Nathaniel Hawthorne Books: Nathaniel Hawthorne was an American novelist, dark romantic, and short story writer. His works often focus on history, morality, and religion. He was born in 1804 in Salem, Massachusetts, to Nathaniel Hathorne and the former Elizabeth Clarke Manning.
First published in 1850, “The Scarlet Letter” by Nathaniel Hawthorne is considered a masterpiece of American literature and a classic moral study.
The novel is set in a 17th-century village in Puritan New England. The main character is Hester Prynne, a young woman who has borne a child out of wedlock. Hester believes herself a widow, but her husband, Roger Chillingworth, returns to New England very much alive and conceals his identity. He finds his wife forced to wear the scarlet letter A on her dress as punishment for her adultery. Chillingworth becomes obsessed with finding the identity of his wife’s former lover. When he learns that the father of Hester’s child is Arthur Dimmesdale, a saintly young minister who is the leader of those exhorting her to name the child’s father, Chillingworth proceeds to torment the guilt-stricken young man…
The Marble Faun is Hawthorne’s most unusual romance, and possibly one of the strangest major works of American fiction. Writing on the eve of the American Civil War, Hawthorne set his story in a fantastical Italy. The romance mixes elements of a fable, pastoral, gothic novel, and travel guide. The climax comes less than halfway through the story, and Hawthorne intentionally fails to answer many of the reader’s questions about the characters and the plot.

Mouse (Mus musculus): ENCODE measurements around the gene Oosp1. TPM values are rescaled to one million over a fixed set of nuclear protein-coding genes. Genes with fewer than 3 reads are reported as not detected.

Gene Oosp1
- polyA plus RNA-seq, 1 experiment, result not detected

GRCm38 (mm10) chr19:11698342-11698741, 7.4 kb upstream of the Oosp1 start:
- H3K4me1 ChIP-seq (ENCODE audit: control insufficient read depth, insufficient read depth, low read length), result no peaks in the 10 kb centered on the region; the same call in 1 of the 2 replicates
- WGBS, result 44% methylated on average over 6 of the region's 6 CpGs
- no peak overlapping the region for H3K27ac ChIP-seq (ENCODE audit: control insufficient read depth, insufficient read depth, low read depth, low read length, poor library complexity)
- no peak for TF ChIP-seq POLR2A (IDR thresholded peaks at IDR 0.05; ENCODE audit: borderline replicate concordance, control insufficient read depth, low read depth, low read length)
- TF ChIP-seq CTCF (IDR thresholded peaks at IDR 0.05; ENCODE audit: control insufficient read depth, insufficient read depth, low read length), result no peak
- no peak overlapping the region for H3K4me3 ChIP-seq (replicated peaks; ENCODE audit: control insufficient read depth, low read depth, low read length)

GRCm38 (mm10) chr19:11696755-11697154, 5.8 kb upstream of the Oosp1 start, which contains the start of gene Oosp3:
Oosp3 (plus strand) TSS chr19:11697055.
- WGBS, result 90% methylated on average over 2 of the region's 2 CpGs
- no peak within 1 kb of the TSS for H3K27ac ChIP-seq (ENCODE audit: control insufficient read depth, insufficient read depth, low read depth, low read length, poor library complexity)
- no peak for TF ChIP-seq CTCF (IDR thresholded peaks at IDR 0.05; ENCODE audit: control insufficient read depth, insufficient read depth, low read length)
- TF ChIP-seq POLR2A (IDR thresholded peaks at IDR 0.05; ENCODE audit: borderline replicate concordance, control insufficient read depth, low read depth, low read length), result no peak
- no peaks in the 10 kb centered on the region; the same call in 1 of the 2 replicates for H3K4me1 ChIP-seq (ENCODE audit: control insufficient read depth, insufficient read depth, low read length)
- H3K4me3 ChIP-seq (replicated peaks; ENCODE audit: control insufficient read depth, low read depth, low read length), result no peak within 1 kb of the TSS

In a small New England town, the haunted halls of Pyncheon House trap its current owners—Hepzibah Pyncheon and her brother, Clifford—in an atmosphere of gloom and despair. Two hundred years ago, their ancestor seized the property from a man sentenced to death for practicing witchcraft. At his execution, the man placed a curse on the Pyncheons, and the family has been plagued by tragedy ever since.
Enlivened by the arrival of Phoebe, a pretty young relative who begins a tentative romance with Holgrave, their mysterious attic lodger, Hepzibah and Clifford hope that the curse has finally lifted. But before a new day can dawn, they must first contend with Judge Jaffrey Pyncheon, whose greed and treachery threaten to doom the family forevermore.
“only dreamed about living.” And yet it was this period of brooding and writing that had formed, as Malcolm Cowley was to describe it, “the central fact in Hawthorne’s career,” his “term of apprenticeship” that would eventually result in the “richly meditated fiction.” Hawthorne was hired in 1839 as a weigher and gauger at the Boston Custom House. He had become engaged in the previous year to the illustrator and transcendentalist Sophia Peabody. Seeking a possible home for himself and Sophia, he joined the transcendentalist utopian community at Brook Farm in 1841; later that year, however, he left when he(…)”.
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